Friday, April 30, 2010

What They Do For Love

Rony Telemetry

 Rony Garcia, Head Biologist, WCS - working with video nest monitoring equipment. (Scarlet macaw chick on screen in real time in her/her nest and Rony is below nest)

I have not visited the Wildlife Conservation
Society’s project in the Mayan Bioreserve since this time last year.  The biologists  then were organizing their strategies for
studying and managing the dwindling population of Scarlet Macaws and I joined
them for a month sharing what I know about wild parrot nest and chick

Their dedication and focus appears ever more apparent.   I’m
impressed with what they are accomplishing including collaborating with other
agencies to protect the birds, guarding and checking nests regularly, and
continuing with nearly weekly chick exams. 
I shared with one member of this conservation team how wondrous it
was to see what they were doing for this species (and hence, for the whole
forest) and he replied – “We are able to do what we do because of love of the

Melvin,Kinder cooking

Kender and Dr. Melvin Merida frying plaintains for breakfast before a morning full of climbing macaw nests. 

A few days later out on a long ride into the area of
La Corona I was interviewing members of the conservation team for a
ethnoornithology study.  It’s nearly 5
hours each way along a dirt road, hot, muddy, slippery, and with deep gashes in
the surface in some areas.  So they are perhaps
glad of the diversion my questions provide. I know I am because their answers
provoke me into seeing what is happening here as a beautiful, sacred act.  I asked them what they thought and felt when
working with the birds. One member, a climber of parrot nests, said that when
he is up on top of a tree at a macaw nest with the parents flying around him
and the chicks down below being studied by the avian conservation medical team,
he wonders if others love the birds as much as he does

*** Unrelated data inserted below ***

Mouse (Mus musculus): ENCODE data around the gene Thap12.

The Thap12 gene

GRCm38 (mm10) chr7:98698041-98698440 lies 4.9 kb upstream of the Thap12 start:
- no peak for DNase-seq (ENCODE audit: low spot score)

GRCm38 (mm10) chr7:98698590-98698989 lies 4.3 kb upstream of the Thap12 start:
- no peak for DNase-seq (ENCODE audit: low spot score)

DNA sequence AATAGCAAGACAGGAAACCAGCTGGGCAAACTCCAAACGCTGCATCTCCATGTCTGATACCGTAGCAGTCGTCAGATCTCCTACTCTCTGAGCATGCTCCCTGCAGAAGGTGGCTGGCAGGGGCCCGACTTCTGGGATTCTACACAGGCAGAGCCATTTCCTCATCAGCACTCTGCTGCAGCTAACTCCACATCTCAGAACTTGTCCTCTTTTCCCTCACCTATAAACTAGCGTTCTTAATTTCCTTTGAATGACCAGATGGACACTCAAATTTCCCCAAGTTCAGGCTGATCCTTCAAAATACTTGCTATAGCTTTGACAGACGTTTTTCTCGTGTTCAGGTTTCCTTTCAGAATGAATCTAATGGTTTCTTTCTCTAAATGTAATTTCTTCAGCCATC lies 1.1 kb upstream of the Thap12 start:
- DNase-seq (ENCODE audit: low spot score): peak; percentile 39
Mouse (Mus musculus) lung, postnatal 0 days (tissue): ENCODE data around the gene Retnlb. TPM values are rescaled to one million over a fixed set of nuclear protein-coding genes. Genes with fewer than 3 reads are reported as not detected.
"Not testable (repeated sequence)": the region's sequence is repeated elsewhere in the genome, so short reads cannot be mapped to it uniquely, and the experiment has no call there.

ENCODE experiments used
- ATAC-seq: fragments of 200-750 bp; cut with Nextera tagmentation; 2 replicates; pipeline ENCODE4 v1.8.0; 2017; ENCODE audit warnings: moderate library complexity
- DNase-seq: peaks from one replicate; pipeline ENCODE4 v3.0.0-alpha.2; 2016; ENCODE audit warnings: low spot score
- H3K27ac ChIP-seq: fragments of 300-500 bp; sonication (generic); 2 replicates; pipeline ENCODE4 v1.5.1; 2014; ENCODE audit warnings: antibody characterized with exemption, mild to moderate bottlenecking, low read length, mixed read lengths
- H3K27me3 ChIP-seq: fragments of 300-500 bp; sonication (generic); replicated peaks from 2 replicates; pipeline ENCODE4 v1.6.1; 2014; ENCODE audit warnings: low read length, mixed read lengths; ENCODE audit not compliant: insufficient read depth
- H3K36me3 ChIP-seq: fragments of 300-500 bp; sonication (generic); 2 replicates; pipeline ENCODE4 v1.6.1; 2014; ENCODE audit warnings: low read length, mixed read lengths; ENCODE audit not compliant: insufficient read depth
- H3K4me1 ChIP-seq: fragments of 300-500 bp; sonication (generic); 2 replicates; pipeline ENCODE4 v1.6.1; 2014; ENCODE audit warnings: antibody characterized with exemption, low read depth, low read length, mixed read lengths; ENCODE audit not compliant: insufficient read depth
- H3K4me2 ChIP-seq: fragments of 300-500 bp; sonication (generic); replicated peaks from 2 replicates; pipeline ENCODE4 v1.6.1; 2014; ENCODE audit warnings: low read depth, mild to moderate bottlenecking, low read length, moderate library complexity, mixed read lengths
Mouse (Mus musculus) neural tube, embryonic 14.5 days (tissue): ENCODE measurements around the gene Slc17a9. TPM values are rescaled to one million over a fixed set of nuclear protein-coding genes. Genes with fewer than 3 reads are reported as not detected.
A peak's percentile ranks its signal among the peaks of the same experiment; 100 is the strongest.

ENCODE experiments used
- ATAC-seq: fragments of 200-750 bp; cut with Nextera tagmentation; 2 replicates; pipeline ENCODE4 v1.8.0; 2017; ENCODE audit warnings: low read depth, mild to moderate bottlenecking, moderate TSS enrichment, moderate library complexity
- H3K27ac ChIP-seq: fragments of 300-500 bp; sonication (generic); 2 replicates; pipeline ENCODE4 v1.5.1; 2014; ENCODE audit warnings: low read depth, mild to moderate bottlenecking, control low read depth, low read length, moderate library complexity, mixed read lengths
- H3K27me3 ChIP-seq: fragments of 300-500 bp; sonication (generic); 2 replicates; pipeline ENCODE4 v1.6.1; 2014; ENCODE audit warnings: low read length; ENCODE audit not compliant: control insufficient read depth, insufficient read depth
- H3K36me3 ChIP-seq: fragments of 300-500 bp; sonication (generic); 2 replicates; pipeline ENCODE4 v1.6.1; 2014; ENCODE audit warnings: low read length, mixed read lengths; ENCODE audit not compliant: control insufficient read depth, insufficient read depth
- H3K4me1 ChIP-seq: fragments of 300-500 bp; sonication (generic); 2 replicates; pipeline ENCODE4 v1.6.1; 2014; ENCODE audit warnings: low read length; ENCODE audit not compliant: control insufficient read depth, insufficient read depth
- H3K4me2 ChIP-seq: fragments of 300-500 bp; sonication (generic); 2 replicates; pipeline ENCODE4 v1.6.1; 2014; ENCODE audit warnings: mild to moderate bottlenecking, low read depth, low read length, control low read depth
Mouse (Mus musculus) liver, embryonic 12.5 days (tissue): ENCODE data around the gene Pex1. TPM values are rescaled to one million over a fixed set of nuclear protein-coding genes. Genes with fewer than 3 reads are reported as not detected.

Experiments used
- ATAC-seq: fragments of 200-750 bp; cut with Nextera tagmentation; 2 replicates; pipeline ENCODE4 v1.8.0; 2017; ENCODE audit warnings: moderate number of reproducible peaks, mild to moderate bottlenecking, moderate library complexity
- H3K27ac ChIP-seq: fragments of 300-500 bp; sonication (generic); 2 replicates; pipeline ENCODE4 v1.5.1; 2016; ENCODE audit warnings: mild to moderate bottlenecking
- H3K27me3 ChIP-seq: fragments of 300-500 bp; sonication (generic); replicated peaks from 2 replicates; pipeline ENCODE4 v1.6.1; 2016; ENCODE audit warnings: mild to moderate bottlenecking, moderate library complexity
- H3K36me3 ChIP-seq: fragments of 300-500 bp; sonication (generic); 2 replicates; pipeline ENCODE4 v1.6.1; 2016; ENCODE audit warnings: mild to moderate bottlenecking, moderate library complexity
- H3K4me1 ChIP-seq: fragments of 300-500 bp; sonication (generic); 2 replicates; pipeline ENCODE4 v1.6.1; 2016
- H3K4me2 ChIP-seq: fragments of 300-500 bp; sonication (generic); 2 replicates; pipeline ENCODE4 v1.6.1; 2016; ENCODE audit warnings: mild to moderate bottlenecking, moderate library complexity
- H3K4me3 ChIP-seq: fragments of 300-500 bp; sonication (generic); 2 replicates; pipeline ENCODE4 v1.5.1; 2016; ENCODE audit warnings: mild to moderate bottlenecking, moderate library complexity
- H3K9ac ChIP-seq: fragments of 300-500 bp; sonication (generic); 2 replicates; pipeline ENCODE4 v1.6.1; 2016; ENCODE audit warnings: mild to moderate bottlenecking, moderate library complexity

Challo telemetry

Challo Cordova prepared to do a morning's flight of checking location of Guacamayas (macaws) with radio telemetry equipment. 

I think I get what he means.  Seeing these bright beauties, holding them
and touching them, loving them, I scarce can believe that others can feel the
wonder that I do.  If they did, how could
we ever get anything done, being so drunk on flying rainbows. Wouldn’t we all
just wander aimlessly in the forest, looking up into trees, waiting for visions
to confirm that we are whole?  That the
only instructions we need to teach our children is to love? In the words of
Mary Oliver, we are here to love what is mortal, hold it against our breastbone
as if our life depended on it, and when the time comes to let it go, let it go.

Chick with Melvin

Why they do what they do for love - a young Guacamaya 

I am glad to witness this work of WCS, Balaam,
Arcas, White Flight, Conap, the military and a host of others.  It gives me hope that I won’t forget what I have
done for love, and allows me move in the world so I won’t regret what we do for
love, together.

Me with chick

Me, grateful to be sharing this work with the parrots and people of Guatemala 

Sunday, April 25, 2010

Teaching and Reaching the World

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Santiago and Tezla teaching and learning bird identification